By Nathan Pfau, Army Flier Staff WriterAugust 4, 2016
FORT RUCKER, Ala. -- With "Pokémon Go!" sweeping the nation and causing people to rush to "catch 'em all," missing out on capturing a rare Pokémon may be the least of some of players' worries -- some may end up caught themselves for security or distracted driving violations.
Installation officials and law enforcement have seen in influx in calls due to suspicious persons and activity around post, only to respond and find that it's an individual on the hunt for their favorite Pokémon, which can be a huge waste of time and resources for law enforcement, according to Marcel Dumais, Fort Rucker chief of police.
"We've observed on post that Soldiers and family members are out in areas and facilities that are closed during hours of darkness, and they're out in the roadways and parking lots trying to catch these Pokémon," he said. "That, in and of itself, poses some serious problems, not in just that they can be struck by a vehicle, but passersby who see them out there could mistake them for a suspicious person or suspicious activity, then they call us and we respond to the call and when we get there we find that it's someone playing the game."
Pokémon Go! is an interactive, location-based, augmented-reality game that people play on their smartphones that require them to venture to different locations in their area in order to capture different Pokémon characters. There are hundreds of characters to be captured, so in order to "catch 'em all," as the game's catchphrase goes, people must venture all over.
But some may find themselves in areas they shouldn't be in.
Dumais said so far there have been upwards of 15 people that law enforcement have encountered in areas where facilities are closed.
In addition to capturing the different Pokémon, there are also "gyms" that people can visit where they can battle their Pokémon with other people, as well as "Poké Stops" that people can visit to get in-game items, all of which could have players venturing into locations at the wrong time.
"When we receive these calls it puts us on a high state of alert," said Dumais, adding that it's not just a problem on Fort Rucker, but across all installations.
In addition to people being in places they shouldn't be, Dumais said there is also an issue with people playing the game while driving, which can pose serious risks to themselves, other drivers and pedestrians.
Fort Rucker is a hands-free installation, meaning that people are not allowed to utilize their phones unless they are able to through a Bluetooth connection or other hands-free method, said the police chief.
"When people are playing the game, they have to employ the smartphone when they're trying to capture these characters," said Dumais. "You have to hold your phone in such a manner that you're attempting to capture this character, so there really is no way for you to operate your vehicle (and play the game) because you have to be able to manipulate your phone in order to play the game."
People caught using their phones while driving will be hit with a $60 fine, or worse, they could end up injuring themselves or someone else due to distracted driving, said the police chief. Additionally, people playing the game while on foot should also pay attention to where they are walking.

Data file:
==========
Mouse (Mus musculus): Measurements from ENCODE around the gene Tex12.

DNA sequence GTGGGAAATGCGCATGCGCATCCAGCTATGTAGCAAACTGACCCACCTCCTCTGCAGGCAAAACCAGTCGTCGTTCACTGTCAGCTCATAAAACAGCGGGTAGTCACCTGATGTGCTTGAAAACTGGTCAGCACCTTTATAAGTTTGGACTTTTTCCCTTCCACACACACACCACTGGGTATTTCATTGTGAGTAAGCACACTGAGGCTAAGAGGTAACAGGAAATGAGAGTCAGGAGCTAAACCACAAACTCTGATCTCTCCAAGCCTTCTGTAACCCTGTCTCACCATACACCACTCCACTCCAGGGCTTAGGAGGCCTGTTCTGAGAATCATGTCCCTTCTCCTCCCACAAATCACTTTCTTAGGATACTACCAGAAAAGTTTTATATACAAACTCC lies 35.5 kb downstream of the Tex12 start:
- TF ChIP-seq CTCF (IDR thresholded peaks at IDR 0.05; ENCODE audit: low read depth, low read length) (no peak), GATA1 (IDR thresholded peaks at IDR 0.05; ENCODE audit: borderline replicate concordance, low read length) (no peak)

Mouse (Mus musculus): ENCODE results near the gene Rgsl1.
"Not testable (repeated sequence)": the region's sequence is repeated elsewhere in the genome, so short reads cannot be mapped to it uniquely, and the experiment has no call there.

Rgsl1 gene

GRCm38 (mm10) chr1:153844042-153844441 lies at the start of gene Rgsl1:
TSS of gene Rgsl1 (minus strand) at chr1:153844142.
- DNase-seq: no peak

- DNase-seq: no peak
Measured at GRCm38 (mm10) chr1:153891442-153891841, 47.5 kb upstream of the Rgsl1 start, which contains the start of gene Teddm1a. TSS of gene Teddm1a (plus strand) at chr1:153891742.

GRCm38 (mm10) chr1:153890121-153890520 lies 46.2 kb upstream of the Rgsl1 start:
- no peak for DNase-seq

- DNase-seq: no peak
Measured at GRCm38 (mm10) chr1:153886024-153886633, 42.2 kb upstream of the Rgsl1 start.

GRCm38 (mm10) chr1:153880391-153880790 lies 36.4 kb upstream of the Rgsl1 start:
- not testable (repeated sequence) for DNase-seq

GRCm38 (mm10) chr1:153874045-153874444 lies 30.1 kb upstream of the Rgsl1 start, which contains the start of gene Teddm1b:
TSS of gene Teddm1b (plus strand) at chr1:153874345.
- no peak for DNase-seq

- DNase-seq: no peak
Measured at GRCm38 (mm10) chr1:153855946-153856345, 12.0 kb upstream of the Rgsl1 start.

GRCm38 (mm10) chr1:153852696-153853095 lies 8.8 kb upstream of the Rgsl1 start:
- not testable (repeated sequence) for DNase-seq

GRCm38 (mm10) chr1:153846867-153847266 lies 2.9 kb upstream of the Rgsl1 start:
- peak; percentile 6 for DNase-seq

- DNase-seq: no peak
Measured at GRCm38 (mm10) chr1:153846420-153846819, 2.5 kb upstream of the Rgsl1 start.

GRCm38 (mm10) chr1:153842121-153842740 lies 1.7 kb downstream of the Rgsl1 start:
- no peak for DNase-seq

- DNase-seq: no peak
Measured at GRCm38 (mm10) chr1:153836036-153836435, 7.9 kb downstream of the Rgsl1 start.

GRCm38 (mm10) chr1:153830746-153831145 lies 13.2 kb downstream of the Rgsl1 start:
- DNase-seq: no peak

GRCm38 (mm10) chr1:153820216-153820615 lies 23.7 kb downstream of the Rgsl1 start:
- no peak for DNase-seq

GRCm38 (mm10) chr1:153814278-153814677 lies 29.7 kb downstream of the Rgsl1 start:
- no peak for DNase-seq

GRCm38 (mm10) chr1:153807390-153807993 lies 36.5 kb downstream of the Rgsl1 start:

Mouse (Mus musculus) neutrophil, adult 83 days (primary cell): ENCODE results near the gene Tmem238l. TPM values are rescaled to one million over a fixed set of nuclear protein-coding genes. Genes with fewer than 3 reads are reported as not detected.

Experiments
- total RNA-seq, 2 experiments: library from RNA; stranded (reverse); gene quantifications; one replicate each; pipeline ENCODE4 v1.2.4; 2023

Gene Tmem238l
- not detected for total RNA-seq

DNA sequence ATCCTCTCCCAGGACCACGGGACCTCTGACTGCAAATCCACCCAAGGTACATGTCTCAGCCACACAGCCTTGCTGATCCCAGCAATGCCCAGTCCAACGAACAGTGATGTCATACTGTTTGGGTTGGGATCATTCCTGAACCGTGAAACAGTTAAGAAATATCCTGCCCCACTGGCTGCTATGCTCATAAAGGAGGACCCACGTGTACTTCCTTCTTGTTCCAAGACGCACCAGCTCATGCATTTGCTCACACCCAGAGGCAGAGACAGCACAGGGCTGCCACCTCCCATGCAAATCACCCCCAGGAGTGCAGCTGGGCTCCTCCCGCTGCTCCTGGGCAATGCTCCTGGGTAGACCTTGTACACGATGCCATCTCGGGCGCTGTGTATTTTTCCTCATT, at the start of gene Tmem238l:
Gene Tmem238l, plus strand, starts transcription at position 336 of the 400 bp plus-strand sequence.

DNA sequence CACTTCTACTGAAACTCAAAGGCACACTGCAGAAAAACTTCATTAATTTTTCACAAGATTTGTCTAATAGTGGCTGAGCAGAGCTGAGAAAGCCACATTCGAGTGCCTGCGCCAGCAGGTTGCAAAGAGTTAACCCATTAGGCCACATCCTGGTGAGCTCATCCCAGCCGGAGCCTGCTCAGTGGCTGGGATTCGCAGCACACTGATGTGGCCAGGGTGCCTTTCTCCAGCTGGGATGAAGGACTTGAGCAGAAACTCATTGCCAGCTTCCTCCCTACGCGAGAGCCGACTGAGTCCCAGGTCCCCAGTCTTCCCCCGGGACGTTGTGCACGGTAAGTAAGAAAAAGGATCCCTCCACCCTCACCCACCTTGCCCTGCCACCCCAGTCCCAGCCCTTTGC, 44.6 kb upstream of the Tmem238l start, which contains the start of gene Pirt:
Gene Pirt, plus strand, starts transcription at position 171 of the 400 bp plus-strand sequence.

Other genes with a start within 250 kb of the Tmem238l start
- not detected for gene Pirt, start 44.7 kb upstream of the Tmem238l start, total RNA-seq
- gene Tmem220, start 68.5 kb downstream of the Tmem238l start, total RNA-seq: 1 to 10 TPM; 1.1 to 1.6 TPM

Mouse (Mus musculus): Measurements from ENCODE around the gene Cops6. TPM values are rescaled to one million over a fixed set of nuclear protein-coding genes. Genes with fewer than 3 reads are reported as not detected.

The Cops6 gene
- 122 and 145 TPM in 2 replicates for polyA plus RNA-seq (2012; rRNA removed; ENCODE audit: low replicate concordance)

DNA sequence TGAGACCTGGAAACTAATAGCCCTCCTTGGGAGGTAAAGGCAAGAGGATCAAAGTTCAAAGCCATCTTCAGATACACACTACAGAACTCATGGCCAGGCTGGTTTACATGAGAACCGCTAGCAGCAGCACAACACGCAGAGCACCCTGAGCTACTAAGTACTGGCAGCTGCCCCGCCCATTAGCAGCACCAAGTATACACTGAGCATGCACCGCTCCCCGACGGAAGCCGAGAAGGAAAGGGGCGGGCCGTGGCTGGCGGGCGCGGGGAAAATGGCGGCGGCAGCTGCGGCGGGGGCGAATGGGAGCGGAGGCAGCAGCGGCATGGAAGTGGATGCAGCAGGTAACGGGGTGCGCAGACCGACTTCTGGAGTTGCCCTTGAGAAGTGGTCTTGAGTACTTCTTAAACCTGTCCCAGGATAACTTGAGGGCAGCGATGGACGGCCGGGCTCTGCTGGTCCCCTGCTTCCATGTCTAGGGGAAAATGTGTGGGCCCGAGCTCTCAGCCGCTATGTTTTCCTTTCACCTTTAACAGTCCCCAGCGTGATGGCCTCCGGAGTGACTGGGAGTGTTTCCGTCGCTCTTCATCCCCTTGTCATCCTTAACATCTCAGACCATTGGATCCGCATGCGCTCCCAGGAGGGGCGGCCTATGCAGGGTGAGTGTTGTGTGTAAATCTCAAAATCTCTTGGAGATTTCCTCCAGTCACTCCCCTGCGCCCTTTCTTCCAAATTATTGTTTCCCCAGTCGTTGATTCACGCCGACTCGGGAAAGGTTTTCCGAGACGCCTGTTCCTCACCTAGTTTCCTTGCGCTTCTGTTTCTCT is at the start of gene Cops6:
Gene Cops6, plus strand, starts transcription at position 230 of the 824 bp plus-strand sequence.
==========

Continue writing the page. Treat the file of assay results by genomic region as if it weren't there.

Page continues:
Another issue that Pokémon Go! poses for people playing on the installation is that since they must interact with the phone and their environment, oftentimes it can look like they are taking photos with their phone, which in many areas is prohibited, said Dumais.
"We have restricted areas where people aren't supposed to be taking photos around the installation, and that becomes an issue for force protection," he said. "Whether they are taking a picture or not, it appears as though they are (when playing the game). When we see that, we're going to stop and encounter the person and let them know that they can't be taking photos around those areas, and the potential exists that if I'm not able to delete the photos off of their phone then I'll have to seize their phone until those photos are deleted."
In addition to the risks of being stopped by law enforcement, some players could possibly find themselves stopped by some other unsavory characters.
Dumais said there can be criminals who are using the game to target unsuspecting players, and there have been instances where people have been robbed while visiting different gyms or Poké Stops. Since these locations require people to visit them in the actual physical world, it's easy for people to be targeted when visiting these locations during afterhours or alone.
"There are some bad people out there also playing these games who know where these gyms and things are, and when most people go there for the express purpose of playing the game they're probably not focusing on their surroundings," said the police chief. "There have been cases we've heard about where people have been robbed in those areas because not everyone out there playing the game might be friendly towards you.
"We caution people to be very careful when they're playing the game and remain focused on their surroundings," he said. "Don't go to places that aren't well lit and don't go alone. People's own self-preservation is important when playing the game."
People should be having fun when playing the game, but they should also be playing the game safely, said Dumais.
"Commanders and directors should discuss the issue with their Soldiers, civilian employees and family members, and ask them to make sure that if they're playing the game to do so safely and responsibly, especially if they're on Fort Rucker," he said.